The Importance of Cross-Cultural Management in IJV National, institutional, and cultural environments of the firm do indeed matter Example illustrates how cultural differences involved matter in collaboration, decision making, and loyalty in the Chinese German joint venture: the Beijing Lufthansa Centre Co. Limited. o Exaggerated identification with the parent firm can affect communication decision-making processes in the multicultural team and lead to lower commitment and, consequently, two calls and decision-making and unsatisfactory results. Top Management Team and the Role of Expatriates in IJVs Kabst states, she calls these IJV positions "functional gatekeepers" they try to protect their firms assets and specific functional areas suggest R&D, production, and marketing. The critical challenge is that they need to balance various management styles and strategic objectives of the different parent firm. Identification with both IJV in the parent firm can lead to significant role conflict and divided loyalty for IJV managers: top management teams members serving as control agents for the parent company often faced a crisis of loyal ty, commitment and organizational identity. To avoid intercultural conflicts, companies have started to recruit country express from outside a company rather than repositioning internal technical experts. o To address these problems and to increase IJV performance, suggest taking explicit measures for improving organizational identity and identification at the IJV level. International SMEs: Strategic Importance and Barriers to Internationalization Theres no common will white accepted definition of SMEs, and criteria as well as limits differ. Most countries use headcount, annual turnover, and your balance sheet total, or a combination of those criteria to define small and medium-size businesses. Sources such as kids statistics Canada employment dynamics, for example, provide information about businesses that are entities with employees excluding self employee people who have no employees into natural salaries from their businesses for themselves. Canadian small businesses are the finest companies look up to 49 employees in annual total revenues between $30,000 and $5 million o medium-size companies have between 50 and 500 employees in annual total revenues between $5 million and $50 million. o Canadian medium-sized firms experience the strongest growth among the different businesses categories a .9% increase. o In the European economic area (EEA) in Switzerland, there are more than 16 million enterprises. o SMEs cause to the backbone of the Asia Pacific region, accounting for 90% of enterprises, between 30 to 40% of employment A strong position up SME's international economies is not reflected to the same extent and international business environment. Access Barriers for SMEs: o Shortage of working capital to finance exports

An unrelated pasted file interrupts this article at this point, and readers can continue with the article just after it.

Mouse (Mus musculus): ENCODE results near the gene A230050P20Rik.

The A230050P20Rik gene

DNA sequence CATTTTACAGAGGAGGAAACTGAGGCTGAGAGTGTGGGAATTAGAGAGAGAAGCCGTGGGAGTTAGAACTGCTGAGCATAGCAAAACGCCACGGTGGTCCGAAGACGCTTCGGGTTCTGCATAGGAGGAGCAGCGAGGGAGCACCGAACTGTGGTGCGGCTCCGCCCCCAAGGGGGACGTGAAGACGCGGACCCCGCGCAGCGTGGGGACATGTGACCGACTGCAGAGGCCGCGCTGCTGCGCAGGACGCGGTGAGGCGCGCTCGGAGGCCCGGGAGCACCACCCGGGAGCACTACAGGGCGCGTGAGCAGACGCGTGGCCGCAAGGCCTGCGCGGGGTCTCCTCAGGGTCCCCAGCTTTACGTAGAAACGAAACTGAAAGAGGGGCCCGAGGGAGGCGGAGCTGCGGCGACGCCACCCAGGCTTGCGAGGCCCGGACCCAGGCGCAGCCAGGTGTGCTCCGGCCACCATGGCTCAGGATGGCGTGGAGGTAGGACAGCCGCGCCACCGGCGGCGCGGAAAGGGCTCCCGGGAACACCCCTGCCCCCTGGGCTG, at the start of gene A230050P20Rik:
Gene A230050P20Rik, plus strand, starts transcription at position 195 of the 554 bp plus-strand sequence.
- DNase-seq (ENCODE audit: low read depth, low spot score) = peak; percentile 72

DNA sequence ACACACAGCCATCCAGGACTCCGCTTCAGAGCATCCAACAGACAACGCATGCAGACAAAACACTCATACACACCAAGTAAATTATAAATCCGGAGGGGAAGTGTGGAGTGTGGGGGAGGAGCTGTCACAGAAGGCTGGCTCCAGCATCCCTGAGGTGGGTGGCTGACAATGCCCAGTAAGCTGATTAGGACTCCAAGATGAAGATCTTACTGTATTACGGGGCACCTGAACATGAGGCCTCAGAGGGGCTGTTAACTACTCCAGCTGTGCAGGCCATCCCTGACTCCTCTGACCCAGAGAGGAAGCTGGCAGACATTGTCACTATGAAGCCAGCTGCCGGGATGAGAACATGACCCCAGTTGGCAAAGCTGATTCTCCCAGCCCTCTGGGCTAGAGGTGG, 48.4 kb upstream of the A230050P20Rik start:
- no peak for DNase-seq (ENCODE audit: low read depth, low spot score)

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o Identifying foreign business opportunities o Limited information to locate/analyze market o Inability to contact potential overseas customers o Obtaining reliable form representation o Lack of managerial time to do with internationalization o In adequate quantity of and/or untrained personnel for internationalization o Difficulty managing competitors prices o Lack of home government assistance/incentives o Excessive transportation/insurance costs Policymakers need to support entrepreneurship and foster the creation of start up MNEs, especially in knowledge -based industries. o Countries make up for the lack of entrepreneurial talents and start of candidates through the promotion of new industries in the creation of seed companies.